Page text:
A Compendium of Python Commands

May 10, 2022

Robert Smithson, Dia Beacon

I love the Python programming language. It is the most intuitive of all the languages, I feel. After you use it awhile, you can pretty much guess the proper syntax for an operation, and you'd probably be right.

Still I need a handy reference guide. So here is a collection of basic Python operations, presented not so much as a form of instruction, but as a guide for quick consultation. I also cover the creation of lists and dictionaries, functions and file input and output.

I cribbed the material from the documentation, as well as from the Codecademy site.

For many of these examples, I'm using the Python Shell. The “>>>” is the shell prompt, the unannotated lines below that are the response from the shell. These samples used Python 3.9 and 3.10, both from the Anaconda distribution for Windows.


Mathematical operations:

An equal sign assigns value to a variable:
Bob=1, Bob

Variables (including text strings) can be updated with "+=":
Bob=1, Bob+=5, Bob 6

The modulo operator ("%") provides the remainder of a division:
34%3 = 1

You can do complex numbers:

Variable names can be part of a formula:
 A = 10 B = 20 A * B 200

Text strings can be concatenated ("+") :

Variables are case sensitive. Strings need to be in double or single quotes.

Strings are indexed:
Indexed Strings

Length of a string can be determined thusly:
string length

Strings can be mathematically manipulated:
mixed string

Numbers need to be converted into a text string to be read as text:
number to string

Multi-line text can be printed with triple quotes:
multi-line string


Make a list under one variable name:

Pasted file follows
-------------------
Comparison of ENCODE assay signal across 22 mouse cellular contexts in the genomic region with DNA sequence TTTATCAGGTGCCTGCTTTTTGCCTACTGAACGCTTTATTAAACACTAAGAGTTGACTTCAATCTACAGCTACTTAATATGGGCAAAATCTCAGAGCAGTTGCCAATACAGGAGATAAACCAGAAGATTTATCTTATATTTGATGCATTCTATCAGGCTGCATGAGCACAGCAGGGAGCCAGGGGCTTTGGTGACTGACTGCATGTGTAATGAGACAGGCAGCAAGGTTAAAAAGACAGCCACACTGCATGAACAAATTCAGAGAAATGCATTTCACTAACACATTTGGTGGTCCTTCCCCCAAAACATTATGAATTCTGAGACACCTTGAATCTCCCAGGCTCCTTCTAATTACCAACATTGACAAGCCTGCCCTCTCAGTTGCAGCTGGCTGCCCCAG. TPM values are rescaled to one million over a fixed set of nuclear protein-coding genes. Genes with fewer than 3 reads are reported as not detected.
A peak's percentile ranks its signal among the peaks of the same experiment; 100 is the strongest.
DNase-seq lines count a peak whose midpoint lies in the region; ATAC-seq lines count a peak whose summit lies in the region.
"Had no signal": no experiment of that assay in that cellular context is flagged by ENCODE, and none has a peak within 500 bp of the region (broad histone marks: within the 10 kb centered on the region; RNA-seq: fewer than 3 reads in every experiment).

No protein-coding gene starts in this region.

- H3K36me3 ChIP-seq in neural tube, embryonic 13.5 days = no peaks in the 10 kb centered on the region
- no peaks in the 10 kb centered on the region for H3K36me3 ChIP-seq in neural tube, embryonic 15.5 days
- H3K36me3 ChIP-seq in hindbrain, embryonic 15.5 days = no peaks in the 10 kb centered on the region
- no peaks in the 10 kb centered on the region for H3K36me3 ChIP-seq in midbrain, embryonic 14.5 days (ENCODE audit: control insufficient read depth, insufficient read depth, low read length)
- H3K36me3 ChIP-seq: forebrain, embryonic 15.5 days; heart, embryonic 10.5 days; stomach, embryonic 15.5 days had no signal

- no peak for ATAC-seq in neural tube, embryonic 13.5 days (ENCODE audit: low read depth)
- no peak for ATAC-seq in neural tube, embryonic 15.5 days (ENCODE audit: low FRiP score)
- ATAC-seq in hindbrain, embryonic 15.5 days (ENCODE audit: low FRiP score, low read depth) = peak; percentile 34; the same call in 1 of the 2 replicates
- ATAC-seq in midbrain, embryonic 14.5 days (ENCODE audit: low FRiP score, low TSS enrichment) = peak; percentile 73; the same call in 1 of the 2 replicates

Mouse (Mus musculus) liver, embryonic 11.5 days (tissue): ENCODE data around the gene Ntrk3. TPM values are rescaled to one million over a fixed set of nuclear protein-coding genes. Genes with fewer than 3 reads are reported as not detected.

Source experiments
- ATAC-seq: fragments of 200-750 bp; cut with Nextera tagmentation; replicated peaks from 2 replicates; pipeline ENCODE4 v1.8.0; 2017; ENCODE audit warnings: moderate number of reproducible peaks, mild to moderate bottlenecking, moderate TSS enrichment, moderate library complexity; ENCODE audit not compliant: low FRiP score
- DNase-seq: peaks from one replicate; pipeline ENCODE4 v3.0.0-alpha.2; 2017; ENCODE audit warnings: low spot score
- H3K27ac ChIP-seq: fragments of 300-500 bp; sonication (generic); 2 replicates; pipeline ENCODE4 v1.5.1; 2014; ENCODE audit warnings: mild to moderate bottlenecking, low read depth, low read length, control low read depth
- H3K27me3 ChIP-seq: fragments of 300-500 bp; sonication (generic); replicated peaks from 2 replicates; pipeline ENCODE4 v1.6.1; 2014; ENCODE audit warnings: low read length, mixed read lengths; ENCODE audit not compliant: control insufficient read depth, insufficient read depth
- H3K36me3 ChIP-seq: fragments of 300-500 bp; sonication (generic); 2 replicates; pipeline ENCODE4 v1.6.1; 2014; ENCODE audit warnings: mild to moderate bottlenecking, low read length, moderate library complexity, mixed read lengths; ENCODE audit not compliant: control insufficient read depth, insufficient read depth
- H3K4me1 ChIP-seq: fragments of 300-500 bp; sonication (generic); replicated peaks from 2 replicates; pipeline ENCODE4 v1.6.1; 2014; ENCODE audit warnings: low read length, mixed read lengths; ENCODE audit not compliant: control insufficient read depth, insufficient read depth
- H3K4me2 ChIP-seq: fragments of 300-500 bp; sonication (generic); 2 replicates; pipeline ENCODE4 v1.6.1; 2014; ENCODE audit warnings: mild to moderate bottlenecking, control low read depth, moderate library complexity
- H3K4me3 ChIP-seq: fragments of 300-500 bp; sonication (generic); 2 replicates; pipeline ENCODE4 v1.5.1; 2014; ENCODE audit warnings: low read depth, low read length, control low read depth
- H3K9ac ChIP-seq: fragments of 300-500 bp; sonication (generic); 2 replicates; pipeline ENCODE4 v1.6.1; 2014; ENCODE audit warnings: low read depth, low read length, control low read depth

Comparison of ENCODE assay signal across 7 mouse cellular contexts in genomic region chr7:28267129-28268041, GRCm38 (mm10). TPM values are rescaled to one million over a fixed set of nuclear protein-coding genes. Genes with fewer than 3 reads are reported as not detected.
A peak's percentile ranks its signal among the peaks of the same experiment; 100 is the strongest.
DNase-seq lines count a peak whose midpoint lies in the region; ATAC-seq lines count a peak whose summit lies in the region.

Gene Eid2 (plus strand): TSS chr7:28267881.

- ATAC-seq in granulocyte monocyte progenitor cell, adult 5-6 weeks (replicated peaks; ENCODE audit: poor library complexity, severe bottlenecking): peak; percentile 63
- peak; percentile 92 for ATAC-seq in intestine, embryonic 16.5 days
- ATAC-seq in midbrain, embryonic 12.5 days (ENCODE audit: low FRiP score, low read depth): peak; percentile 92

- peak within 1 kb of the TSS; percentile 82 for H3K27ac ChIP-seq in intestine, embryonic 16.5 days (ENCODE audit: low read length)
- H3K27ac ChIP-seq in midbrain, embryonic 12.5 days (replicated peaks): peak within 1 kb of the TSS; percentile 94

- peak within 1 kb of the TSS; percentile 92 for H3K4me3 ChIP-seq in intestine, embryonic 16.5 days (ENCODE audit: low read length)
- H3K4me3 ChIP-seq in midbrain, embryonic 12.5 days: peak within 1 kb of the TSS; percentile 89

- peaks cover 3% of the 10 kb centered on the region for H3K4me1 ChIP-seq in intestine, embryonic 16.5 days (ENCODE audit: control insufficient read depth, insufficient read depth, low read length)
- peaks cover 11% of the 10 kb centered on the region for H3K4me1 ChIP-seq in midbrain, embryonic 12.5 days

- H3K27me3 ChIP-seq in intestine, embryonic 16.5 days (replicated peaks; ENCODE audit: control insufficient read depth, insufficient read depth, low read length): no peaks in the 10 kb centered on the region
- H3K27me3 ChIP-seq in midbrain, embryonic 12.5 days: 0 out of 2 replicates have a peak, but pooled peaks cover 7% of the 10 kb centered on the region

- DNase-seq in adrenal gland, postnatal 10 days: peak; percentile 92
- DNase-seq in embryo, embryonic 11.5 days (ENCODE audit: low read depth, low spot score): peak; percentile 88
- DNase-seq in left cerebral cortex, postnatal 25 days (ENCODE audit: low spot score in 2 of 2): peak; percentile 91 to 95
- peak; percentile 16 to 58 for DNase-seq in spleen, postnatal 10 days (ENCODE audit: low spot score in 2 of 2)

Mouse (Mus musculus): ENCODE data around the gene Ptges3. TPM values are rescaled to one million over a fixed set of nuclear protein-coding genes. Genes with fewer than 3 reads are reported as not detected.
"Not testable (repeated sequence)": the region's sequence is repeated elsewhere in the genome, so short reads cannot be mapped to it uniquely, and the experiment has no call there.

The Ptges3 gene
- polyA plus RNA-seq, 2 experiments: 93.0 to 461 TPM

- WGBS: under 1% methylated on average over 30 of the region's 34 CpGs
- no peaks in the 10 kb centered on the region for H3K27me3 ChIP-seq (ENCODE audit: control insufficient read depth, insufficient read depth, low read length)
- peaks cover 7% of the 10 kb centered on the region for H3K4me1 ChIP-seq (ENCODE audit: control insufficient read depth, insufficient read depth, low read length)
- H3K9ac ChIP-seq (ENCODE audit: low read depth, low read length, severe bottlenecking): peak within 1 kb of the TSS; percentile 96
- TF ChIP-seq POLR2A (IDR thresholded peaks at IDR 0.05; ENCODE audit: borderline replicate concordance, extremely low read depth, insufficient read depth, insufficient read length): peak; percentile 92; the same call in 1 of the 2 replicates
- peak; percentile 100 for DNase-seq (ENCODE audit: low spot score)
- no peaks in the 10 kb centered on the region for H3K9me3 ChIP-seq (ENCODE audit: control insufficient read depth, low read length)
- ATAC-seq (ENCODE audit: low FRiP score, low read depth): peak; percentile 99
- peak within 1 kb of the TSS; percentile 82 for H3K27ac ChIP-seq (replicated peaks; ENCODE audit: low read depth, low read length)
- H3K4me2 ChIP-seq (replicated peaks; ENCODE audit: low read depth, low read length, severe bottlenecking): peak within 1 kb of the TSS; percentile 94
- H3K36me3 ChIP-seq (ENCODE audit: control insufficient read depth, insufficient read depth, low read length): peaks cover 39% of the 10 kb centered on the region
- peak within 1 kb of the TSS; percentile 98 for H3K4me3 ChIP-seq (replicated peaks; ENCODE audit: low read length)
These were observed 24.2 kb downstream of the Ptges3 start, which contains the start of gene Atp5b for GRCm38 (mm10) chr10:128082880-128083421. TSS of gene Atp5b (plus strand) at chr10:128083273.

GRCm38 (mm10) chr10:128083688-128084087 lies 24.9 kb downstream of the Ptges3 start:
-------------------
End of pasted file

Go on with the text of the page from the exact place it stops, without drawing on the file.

Variable list

Chop up a list:
chop a list

Strings can be split into lists:
split a string

Add to a list:
group append
group append

Replace an element in a list:
Replace element in a list

Remove items from a list (3 ways):
remove element from a list

Determine the length of a list:
length of a list

Clear list:
clear list

Sorting Lists:
list sort

Create a Multi-Dimensional List:
list sort


Create a Dictionary:
Dictionaries are sets of key/value pairs, with the item ("key") on the left and the "value" on the right. A value can be a number, but also can be a string or a Boolean ("true").


Print a Dictionary:
The entire set will be printed in no specific order.
Dictionary print

Print just the keys:
Dictionary print keys

Print just the values:
Dictionary print values


If Then statement

If Else statement

If Elif statement

For Loop:
For Loop

While loop:
While Loop

The "print_grades" function is defined in the first block, and is called in the bottom line, just after the dataset is entered. The function cycles through each data point, printing each grade:

The variables passed into functions are called parameters. When the function is called, they are passed in as variables. You can also define default values within the parameters themselves. They can be over-written by an externally-defined variable:

Variables defined inside a function have "local scope." Those defined outside have "global scope."

You can get multiple return variables from a function by declaring multiple variables and then set them to the return call:
Multi-Return Function



Reading the Files in a Directory, With Filter:

print glob.glob('*.jpg')
['03-Succulent-DirtyBandits-Blah.jpg', '03-Succulent-Ezo-SinOfEnvy.jpg']

Creates a File:
f= open(FileNameVariable,"w+")
Opens a File
f2= open("/File/Location/", "r")
Reads data in the file previously opened:
Write data to the file created:
Closes both files:


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